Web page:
The Education Department is preparing a legal memo on the president’s ability to cancel student loan unilaterally without further congressional authorization. Progressive legislators such as Rep. Ilhan Omar (D-MN) and Rep. Alexandria Ocasio-Cortez (D-NY) have urged Cardona and President Joe Biden to release the memo by October 22, 2021. It’s been nearly six months since White House Chief of Staff Ron Klain said the president asked the Education Department to opine on wide-scale student loan forgiveness and his legal authority. These legislators, like Sen. Elizabeth Warren (D-MA) and Senate Majority Leader Chuck Schumer (D-NY) believe the president has existing authority to cancel student loans through an executive order with the “flick of a pen.” The Trump administration concluded that the president doesn’t have unilateral authority to enact wide-scale student loan forgiveness without further authorization from Congress. Speaker of the House Nancy Pelosi (D-NY) has agreed, noting that only Congress can pass wide-scale student loan forgiveness. While the Education Department could reach a different conclusion than the Trump administration, Biden will make the final decision regardless of the memo’s contents or recommendations. (Here’s how to get approved for student loan forgiveness).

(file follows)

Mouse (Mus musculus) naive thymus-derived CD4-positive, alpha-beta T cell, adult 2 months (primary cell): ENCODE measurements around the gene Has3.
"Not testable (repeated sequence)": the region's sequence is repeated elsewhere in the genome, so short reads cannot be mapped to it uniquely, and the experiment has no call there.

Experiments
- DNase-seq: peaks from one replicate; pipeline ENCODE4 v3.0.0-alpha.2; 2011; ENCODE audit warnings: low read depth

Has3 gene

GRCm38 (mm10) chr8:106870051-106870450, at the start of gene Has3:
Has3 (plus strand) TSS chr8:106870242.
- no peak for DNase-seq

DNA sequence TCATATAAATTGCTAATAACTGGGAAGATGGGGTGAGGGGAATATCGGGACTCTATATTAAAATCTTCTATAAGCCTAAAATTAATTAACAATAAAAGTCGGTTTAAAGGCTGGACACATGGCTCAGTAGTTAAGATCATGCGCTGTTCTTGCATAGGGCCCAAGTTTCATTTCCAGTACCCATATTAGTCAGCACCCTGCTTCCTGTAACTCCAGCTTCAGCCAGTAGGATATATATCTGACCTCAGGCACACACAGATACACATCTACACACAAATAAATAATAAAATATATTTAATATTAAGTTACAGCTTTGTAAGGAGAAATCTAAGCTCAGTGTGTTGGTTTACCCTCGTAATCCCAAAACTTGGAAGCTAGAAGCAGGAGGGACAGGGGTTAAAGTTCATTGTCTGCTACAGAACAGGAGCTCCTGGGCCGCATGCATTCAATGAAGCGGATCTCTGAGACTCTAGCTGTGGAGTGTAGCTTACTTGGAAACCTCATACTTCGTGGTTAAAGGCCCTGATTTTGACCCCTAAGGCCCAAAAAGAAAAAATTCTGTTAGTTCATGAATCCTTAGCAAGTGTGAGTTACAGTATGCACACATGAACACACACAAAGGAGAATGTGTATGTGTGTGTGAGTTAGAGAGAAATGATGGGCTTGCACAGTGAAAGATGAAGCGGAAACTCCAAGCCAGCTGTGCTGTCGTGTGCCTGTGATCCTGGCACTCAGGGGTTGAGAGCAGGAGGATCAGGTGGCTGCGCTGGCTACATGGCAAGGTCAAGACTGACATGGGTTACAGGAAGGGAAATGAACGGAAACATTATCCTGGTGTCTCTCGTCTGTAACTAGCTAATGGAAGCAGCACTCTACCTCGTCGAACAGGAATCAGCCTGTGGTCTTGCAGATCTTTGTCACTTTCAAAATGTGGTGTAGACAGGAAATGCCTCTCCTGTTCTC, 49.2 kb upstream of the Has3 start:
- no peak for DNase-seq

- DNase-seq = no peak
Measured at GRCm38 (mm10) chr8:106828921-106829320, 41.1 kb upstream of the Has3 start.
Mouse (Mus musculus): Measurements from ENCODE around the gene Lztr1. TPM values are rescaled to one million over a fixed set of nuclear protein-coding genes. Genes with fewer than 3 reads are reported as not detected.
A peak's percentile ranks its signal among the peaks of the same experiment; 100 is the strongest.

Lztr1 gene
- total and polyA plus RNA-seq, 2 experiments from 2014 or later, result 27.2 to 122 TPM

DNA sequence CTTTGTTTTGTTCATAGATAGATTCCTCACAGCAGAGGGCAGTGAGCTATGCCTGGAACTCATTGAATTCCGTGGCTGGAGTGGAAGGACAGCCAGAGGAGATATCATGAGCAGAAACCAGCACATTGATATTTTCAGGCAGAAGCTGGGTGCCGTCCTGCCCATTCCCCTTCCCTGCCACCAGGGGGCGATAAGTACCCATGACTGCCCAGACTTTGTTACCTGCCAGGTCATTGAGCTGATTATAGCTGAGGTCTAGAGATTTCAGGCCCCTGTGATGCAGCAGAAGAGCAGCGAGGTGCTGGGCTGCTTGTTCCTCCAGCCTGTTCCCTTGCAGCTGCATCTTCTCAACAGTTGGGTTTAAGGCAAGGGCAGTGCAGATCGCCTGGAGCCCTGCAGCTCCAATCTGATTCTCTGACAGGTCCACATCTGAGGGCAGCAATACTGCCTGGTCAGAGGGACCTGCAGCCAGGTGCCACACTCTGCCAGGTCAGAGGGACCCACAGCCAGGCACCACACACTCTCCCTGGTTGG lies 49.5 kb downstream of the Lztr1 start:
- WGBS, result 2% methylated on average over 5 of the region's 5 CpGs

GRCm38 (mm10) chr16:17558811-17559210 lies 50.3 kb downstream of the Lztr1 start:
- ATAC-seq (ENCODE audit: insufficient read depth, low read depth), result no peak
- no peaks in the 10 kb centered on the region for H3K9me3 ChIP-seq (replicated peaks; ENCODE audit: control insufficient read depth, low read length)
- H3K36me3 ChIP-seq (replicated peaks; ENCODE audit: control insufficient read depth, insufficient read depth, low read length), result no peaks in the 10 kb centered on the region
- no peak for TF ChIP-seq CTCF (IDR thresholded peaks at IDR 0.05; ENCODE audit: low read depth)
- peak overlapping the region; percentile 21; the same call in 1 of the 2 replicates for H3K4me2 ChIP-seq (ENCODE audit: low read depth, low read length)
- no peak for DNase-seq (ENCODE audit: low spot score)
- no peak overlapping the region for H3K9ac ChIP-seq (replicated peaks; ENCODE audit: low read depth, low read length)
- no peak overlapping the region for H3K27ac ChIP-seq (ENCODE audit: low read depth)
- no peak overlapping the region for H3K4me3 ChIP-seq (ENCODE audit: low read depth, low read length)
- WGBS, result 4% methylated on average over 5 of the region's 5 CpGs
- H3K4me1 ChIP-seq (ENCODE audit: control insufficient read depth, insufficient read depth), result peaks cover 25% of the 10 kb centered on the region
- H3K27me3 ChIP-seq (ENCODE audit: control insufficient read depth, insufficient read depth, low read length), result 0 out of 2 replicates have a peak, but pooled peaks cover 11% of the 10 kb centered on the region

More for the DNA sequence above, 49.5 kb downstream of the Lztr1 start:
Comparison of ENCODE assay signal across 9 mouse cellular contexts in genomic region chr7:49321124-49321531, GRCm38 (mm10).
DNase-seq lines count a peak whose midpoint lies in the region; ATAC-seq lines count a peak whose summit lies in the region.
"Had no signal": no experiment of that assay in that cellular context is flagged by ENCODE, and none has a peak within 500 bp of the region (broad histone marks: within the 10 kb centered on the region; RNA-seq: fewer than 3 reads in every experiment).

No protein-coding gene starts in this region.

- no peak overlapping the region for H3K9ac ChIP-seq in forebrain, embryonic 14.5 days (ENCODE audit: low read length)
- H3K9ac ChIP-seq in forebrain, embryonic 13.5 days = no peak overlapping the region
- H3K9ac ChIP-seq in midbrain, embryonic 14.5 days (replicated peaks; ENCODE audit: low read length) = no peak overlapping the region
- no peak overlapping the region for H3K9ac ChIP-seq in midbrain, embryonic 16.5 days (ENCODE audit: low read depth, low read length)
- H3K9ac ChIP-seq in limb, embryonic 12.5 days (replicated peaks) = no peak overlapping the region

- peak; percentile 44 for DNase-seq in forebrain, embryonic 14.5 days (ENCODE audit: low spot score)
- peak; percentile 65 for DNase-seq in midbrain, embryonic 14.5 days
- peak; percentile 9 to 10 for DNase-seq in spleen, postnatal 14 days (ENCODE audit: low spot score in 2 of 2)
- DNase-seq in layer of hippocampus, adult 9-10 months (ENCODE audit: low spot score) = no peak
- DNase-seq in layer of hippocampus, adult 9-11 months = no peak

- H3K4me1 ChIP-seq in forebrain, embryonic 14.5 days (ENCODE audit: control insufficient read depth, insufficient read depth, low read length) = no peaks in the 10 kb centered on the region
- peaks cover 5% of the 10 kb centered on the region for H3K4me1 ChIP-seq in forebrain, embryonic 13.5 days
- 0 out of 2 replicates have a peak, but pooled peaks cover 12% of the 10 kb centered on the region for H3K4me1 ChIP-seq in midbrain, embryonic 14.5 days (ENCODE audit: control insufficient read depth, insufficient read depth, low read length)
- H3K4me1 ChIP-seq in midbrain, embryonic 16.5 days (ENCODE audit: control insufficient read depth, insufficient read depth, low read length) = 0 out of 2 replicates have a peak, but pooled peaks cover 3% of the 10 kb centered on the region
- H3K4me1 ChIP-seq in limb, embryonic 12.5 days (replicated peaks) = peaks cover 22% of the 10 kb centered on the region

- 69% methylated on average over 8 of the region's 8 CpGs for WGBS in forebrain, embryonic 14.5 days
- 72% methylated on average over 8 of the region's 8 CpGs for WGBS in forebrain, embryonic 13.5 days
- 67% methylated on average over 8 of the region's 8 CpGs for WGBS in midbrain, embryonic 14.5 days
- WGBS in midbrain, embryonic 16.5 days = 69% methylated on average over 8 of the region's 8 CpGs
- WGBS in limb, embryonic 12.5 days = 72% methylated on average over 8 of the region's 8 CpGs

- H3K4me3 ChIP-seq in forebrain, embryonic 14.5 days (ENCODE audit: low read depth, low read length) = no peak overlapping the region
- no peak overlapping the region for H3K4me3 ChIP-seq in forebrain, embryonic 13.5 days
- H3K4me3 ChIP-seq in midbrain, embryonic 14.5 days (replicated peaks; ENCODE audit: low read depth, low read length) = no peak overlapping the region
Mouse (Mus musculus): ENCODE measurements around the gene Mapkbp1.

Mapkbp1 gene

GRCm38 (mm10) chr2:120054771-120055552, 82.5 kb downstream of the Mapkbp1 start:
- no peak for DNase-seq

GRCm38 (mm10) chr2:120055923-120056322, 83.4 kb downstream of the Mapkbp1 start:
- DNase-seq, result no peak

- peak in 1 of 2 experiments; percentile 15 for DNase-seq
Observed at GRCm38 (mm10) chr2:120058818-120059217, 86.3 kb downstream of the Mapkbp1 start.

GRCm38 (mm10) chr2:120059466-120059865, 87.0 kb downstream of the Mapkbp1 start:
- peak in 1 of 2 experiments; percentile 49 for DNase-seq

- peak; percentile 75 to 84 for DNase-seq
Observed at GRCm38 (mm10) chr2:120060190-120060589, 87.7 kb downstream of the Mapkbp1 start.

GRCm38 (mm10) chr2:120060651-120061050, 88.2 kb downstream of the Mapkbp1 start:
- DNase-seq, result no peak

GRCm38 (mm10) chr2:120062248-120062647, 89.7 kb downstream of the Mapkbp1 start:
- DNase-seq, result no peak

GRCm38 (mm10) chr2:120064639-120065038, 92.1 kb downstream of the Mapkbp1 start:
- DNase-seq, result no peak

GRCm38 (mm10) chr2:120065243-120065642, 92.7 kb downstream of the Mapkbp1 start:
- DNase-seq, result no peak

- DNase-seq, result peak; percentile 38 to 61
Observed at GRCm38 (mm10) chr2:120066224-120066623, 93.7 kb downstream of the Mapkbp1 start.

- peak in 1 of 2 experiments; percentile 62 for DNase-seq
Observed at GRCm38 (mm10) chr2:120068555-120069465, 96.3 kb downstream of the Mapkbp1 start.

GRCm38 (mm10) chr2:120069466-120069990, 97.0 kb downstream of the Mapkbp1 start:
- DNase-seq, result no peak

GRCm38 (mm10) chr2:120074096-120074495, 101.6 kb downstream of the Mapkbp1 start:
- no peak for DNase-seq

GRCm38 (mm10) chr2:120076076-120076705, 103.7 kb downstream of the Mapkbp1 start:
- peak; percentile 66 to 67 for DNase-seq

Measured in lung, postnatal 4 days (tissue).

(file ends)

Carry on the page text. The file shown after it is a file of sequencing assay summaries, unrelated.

Biden supports up to $10,000 of student loan forgiveness, but despite rhetoric from progressive members of Congress, has said repeatedly he doesn’t believe he has authority to cancel everyone’s student loans. If the Education Department reaches the same conclusion, Congress will be tasked with passing legislation to address student loans. This could take several forms of student loan relief. Biden said he is ready to sign any legislation on wide-scale student loan forgiveness. However, to date, Congress hasn’t passed any legislation on wide-scale student loan forgiveness. The U.S. Senate, which Democrats control, hasn’t held a vote on wide-scale student loan cancellation. Despite a Democrat-led majority, there isn’t sufficient support for wide-scale student loan forgiveness in Congress, even among Democrats. Therefore, as currently proposed — outright student loan cancellation up to $50,000 for federal student loan borrowers — any legislative effort to cancel student loans would fail in Congress. (These student loan borrowers wouldn’t even qualify for student loan cancellation). That’s not to say that Congress can’t find an alternative solution — such as student loan relief through bankruptcy, which has garnered some bipartisan support. However, wide-scale student loan cancellation in its current form would not pass a congressional vote in both houses.

Student loan relief is ending on January 31, 2022. Now is a smart time to evaluate all your options for student loan repayment. Here are some popular ways to save money with your student loans:

Student loan refinancing (get a lower interest rate + lower monthly payment)
Income-driven repayment plans (get a lower monthly payment)
Public service loan forgiveness (get student loan forgiveness)